US Stamps

John M Hotchner

Advocacy long reflected on labels: U.S. Stamp Notes

May 12, 2016 09:32 AM

  • Postal advocacy has a long and mostly honorable history. Anti-Communist labels such as this one were quite common in the 1950s and 1960s.
  • This unattached label commands refusal to use postal codes in order to fight bureaucracy.

By John M. Hotchner

Advocacy is a facet of the American character that is reflected in philately. We see evidence on envelopes with messages, such as the “America Yes! Communism No!” example shown nearby. Agree or disagree — you can come up with your own label to state your case.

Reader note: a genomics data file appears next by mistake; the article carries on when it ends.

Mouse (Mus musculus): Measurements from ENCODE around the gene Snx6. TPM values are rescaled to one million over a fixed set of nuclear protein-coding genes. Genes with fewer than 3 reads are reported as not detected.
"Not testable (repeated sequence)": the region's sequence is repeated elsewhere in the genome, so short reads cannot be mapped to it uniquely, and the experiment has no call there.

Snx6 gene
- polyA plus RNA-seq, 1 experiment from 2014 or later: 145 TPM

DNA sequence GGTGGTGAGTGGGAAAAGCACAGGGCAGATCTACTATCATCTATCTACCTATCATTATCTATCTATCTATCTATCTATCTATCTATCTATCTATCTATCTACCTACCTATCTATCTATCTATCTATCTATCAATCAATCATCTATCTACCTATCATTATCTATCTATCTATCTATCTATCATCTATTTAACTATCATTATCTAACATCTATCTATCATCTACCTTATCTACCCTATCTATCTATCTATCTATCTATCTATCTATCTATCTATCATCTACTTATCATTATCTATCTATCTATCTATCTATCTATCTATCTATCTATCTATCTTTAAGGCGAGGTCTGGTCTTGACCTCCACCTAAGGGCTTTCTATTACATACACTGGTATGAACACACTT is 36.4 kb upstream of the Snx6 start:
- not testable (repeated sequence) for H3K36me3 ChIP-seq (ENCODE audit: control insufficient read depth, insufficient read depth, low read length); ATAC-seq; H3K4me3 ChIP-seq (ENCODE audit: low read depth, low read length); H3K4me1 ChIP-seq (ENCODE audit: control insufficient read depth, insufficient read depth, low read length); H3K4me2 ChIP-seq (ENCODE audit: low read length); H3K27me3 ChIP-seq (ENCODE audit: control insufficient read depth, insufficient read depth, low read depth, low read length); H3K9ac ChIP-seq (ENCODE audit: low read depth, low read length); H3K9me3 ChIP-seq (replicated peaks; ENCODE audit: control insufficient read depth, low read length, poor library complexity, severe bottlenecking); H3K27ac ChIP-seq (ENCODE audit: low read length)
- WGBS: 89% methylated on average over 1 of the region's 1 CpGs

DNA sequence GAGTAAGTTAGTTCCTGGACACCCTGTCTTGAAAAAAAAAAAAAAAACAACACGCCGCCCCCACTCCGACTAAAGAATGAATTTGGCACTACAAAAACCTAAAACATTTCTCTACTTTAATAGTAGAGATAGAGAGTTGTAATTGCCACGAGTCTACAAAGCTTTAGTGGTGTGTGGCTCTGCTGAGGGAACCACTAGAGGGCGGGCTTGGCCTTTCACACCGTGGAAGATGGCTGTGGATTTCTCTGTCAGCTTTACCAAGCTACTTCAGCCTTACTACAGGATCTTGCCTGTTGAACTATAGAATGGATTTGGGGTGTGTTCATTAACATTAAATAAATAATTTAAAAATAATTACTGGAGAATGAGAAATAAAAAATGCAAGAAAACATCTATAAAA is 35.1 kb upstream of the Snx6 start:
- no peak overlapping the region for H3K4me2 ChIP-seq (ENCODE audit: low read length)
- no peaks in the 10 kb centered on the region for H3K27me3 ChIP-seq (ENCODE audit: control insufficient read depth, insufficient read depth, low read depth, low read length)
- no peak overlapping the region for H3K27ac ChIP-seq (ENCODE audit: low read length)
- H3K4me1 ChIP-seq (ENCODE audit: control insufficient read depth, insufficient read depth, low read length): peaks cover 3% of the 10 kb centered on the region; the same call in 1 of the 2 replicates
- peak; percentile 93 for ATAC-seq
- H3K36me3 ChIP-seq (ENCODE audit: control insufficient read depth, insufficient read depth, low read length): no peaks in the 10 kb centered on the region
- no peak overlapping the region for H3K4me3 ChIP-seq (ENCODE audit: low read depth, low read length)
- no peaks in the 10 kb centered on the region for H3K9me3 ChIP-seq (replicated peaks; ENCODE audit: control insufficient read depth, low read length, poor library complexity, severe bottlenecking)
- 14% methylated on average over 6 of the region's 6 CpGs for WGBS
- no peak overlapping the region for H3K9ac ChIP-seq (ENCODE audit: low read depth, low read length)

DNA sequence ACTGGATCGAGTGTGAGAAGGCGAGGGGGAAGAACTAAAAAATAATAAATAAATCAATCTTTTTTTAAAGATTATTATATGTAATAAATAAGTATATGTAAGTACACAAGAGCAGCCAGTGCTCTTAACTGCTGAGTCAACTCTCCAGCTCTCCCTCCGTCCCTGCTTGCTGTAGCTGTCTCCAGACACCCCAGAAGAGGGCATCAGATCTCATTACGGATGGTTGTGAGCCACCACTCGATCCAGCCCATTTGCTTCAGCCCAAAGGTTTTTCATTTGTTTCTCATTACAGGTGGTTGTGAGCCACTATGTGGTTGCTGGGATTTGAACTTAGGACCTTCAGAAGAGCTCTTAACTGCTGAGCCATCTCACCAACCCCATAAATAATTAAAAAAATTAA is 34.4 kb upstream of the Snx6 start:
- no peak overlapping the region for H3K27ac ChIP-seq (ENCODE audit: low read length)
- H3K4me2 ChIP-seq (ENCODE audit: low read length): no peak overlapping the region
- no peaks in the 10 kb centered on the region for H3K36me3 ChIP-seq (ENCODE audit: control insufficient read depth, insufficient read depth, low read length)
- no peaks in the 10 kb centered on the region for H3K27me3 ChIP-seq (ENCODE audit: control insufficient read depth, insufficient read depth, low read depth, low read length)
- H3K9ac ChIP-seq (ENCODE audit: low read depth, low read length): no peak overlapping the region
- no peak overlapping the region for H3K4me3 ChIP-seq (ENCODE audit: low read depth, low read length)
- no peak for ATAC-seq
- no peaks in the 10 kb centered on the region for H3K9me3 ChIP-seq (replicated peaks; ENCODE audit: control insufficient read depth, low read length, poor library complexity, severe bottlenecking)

The label from the Young Liberal Campaign with the message “Fight Bureaucracy! Refuse to use you Postal Code” leaves me scratching my head. Because it is not on cover, I don’t know the date it was produced or used. However, the wording leads me to believe it predates ZIP codes. 

Connect with Linn’s Stamp News: 

    Sign up for our newsletter
    Like us on Facebook
    Follow us on Twitter

The message makes no sense to me. Without the postal code, the post office would be less efficient; needing more employees to sort and direct the mail. How would that fight bureaucracy? Perhaps that is why this campaign never took off.

Related Articles

On eve of independence, Finland gave thought to stamps

Stamps document the complex political evolution of New Guinea: Stamps Down Under

Haiti's turbulent history is reflected on its postage stamps